After the bombing of Hiroshima, innumerable bodies were gathered from the rivers in this area and many other places in the city, and cremated here day after day. It is said people could not tell if the bodies were men or women as they were heavily damaged.
Only this Mound holds the ashes among the monuments in and around the Peace Memorial Park. Today the ashes of approximately seventy thousands unidentified bodies are kept in a vault inside this ancient-style burial mound. Some identified ashes are waiting to be claimed by their families and relatives.
Every summer the names of those victims are released to the public. Even after 50 years families from all over Japan are still coming to Hiroshima every year to claim ashes. Every year on August 6, prayers are offered for these victims in a memorial ceremony by many different religions.
Monument in Memory of the Korean Victims of the Atomic Bomb
The Monument in Memory of the Korean Victims of the Atomic Bomb was erected in l970 by the The Korean Residents Union in Japan, Hiroshima Local Main Office.
The tower stands on a large turtle-shaped base. At the top of the tower there is a crown engraved with dragons. In that crown there is the register of names of over 2,500 people who were killed at the time the bomb exploded. In Korea a legend says that the dead pass on to heaven on the back of a turtle or a dragon. The entire monument was built in the Republic of Korea using Korean stones, and was later transported here.
The inscription on the monument reads in full “Monument in Memory of the Korean Victims of the Atomic Bomb: Prince Lee-Woo and 20,000 others”. About 20,000 Korean people are estimated to have suffered because of the bombing. Prince Lee-Woo, mentioned in the inscription, was a nephew of the last Korean Crown Prince.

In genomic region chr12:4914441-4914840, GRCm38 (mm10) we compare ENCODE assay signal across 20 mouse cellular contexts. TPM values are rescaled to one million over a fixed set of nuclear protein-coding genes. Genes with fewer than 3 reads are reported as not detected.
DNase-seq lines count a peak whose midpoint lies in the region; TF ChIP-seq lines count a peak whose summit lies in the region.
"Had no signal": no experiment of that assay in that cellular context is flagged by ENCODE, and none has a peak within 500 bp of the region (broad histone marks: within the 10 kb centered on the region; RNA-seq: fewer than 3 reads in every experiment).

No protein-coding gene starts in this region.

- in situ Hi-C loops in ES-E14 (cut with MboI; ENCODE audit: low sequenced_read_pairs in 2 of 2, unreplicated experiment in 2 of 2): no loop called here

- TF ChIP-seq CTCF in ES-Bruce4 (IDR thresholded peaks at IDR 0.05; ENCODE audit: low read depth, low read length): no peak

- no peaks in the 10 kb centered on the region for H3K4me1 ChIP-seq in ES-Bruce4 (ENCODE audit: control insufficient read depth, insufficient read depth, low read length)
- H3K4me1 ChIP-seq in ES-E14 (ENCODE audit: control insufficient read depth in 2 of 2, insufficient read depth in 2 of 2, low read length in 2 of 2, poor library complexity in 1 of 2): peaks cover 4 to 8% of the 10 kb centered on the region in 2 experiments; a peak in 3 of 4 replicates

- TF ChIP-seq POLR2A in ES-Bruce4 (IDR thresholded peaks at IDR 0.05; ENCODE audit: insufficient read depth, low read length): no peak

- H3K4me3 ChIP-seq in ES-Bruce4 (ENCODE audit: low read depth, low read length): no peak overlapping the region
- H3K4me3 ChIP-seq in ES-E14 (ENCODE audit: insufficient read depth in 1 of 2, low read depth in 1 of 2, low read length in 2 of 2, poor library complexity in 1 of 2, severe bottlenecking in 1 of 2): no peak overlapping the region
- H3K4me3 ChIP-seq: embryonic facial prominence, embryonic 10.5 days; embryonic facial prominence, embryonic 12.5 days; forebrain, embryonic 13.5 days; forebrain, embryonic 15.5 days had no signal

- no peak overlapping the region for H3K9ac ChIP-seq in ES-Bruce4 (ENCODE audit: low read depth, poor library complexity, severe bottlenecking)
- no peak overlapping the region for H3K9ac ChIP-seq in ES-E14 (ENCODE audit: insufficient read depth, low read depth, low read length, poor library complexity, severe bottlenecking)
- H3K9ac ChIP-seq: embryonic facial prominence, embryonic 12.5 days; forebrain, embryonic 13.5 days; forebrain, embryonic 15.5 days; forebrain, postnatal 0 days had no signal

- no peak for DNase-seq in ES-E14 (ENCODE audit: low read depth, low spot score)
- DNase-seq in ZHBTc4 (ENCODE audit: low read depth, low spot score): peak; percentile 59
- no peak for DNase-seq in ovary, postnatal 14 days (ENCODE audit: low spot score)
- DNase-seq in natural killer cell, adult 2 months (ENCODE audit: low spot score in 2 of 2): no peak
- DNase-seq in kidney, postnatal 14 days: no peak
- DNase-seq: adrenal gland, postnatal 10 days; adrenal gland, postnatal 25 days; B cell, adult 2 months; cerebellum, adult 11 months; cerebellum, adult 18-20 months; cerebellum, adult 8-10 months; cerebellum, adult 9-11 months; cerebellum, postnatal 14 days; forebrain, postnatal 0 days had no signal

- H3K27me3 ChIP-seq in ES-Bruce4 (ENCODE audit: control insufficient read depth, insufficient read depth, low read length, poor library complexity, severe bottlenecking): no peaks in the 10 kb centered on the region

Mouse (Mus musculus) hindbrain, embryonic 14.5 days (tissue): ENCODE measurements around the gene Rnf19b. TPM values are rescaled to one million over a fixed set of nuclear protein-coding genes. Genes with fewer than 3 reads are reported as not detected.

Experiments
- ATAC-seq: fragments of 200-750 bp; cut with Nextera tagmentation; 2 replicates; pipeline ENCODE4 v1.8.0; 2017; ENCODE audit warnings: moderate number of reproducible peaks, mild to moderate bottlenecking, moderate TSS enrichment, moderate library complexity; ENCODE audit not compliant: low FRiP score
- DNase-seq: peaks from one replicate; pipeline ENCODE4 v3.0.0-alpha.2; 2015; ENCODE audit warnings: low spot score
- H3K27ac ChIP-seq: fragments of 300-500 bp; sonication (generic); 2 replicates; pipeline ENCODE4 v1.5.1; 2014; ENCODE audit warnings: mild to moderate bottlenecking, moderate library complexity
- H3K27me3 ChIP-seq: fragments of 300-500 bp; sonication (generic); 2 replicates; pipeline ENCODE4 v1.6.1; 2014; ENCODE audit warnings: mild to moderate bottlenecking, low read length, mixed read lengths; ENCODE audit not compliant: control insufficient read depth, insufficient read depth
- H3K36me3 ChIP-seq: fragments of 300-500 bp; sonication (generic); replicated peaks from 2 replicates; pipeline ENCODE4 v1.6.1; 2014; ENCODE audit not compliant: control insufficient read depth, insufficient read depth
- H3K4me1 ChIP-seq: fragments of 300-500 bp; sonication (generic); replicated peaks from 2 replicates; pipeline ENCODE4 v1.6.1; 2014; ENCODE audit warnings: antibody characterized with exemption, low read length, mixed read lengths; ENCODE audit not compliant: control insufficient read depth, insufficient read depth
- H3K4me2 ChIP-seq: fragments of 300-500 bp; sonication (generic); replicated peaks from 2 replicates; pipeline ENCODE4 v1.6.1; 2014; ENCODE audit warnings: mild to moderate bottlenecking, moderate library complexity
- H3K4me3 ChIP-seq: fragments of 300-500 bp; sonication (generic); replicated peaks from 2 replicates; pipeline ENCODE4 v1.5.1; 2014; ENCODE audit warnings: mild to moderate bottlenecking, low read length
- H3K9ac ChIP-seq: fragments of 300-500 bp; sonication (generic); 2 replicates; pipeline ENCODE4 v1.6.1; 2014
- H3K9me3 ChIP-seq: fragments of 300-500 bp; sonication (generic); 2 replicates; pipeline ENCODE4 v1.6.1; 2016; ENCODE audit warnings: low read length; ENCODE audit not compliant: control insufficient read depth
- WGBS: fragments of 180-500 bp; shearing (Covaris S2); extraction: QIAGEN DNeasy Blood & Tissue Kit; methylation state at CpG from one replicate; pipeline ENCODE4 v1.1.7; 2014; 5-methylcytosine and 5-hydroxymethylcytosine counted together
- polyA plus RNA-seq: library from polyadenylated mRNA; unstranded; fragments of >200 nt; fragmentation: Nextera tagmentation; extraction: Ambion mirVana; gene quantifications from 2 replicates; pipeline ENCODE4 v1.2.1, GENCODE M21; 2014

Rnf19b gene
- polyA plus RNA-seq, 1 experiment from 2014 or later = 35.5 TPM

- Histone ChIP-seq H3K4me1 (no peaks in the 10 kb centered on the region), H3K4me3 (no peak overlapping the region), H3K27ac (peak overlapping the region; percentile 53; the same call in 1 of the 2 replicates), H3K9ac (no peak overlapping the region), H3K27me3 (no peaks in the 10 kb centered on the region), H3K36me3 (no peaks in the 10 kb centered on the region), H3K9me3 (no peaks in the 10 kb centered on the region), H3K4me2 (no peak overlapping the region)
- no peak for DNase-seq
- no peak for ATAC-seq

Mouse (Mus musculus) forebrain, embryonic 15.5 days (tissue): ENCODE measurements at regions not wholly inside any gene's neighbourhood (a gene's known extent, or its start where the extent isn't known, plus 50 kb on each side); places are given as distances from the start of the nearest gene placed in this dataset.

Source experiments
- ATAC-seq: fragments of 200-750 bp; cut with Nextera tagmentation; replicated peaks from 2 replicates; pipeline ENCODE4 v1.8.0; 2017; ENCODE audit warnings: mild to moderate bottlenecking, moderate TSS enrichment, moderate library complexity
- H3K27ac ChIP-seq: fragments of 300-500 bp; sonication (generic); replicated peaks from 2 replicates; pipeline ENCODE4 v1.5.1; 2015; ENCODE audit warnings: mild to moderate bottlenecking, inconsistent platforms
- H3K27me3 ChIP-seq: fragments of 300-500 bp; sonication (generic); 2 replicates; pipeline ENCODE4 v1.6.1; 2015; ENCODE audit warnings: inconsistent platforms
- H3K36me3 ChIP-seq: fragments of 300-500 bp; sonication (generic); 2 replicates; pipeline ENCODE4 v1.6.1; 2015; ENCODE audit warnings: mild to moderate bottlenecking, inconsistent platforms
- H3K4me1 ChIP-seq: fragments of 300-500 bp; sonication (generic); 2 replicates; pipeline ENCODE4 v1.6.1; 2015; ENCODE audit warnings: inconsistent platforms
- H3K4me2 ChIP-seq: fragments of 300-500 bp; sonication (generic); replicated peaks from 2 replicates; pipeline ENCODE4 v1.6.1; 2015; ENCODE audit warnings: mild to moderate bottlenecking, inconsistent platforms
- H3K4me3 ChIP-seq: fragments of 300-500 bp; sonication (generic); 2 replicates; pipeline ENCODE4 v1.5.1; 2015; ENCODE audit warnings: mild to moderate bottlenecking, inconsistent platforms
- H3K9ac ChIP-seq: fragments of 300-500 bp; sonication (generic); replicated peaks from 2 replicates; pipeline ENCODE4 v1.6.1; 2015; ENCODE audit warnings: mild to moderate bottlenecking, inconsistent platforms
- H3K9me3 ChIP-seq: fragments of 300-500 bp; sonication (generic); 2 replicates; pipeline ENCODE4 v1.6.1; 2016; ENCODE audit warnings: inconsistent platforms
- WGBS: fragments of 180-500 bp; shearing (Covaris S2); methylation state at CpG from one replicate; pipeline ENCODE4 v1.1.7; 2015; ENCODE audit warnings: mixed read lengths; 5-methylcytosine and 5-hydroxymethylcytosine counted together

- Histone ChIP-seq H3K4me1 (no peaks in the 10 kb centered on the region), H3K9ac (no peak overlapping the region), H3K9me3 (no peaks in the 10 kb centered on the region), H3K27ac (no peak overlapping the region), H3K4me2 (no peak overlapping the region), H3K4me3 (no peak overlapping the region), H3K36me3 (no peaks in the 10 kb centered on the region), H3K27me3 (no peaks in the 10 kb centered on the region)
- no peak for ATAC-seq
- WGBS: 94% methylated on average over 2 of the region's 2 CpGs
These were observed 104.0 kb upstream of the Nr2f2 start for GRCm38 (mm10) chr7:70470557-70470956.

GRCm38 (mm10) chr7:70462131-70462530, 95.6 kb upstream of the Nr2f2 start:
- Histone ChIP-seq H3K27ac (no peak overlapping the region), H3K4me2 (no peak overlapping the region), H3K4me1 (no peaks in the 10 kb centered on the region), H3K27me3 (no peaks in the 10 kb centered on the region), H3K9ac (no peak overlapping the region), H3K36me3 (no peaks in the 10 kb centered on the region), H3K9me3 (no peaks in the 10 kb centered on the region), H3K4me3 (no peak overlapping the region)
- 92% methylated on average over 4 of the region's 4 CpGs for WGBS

When he was eleven years old, he was brought to Japan by the Japanese government. He was a staff officer in education. He was near the Aioi Bridge when the atomic bomb exploded. Although he was brought to the first aid station in Ninoshima Island, he died the next day. It is said that this monument was built at this site because he was found in this area.
The construction of the South-and-North Korean unified monument was searched, but it was very difficult to find a mutually-satisfactory content for the epigraph. Since the former Mayor Takashi Hiraoka reached a compromise for the people concerned, the movement of the monument into the Park was decided in December of 1998. The unified one will be erected in the Park in the near future, though the present one is going to be moved as a tentative measure.
These two trees were exposed to the atomic bomb at a distance of 1.5 km from the hypocenter and were transplanted here in 1973. They survived the bombing, although half of the trunk facing the hypocenter was burnt to a crisp.
After the bombing, it was reported that no plants would grow in Hiroshima for some 70 years. But new buds grew and encouraged depressed survivors to carry on their lives. These trees are a testimony to nature’s ability to overcome, and an inspiration to the people of Hiroshima. Some of the survivors have been growing second generation trees from the seeds of these exposed trees. Wishing to spread the anti-war and anti-nuclear idea all over the country, they are distributing these seeds to visiting students who plant and raise them all over Japan.
(Photo : Katsumi Sasaki)
The story of Suzuko Numata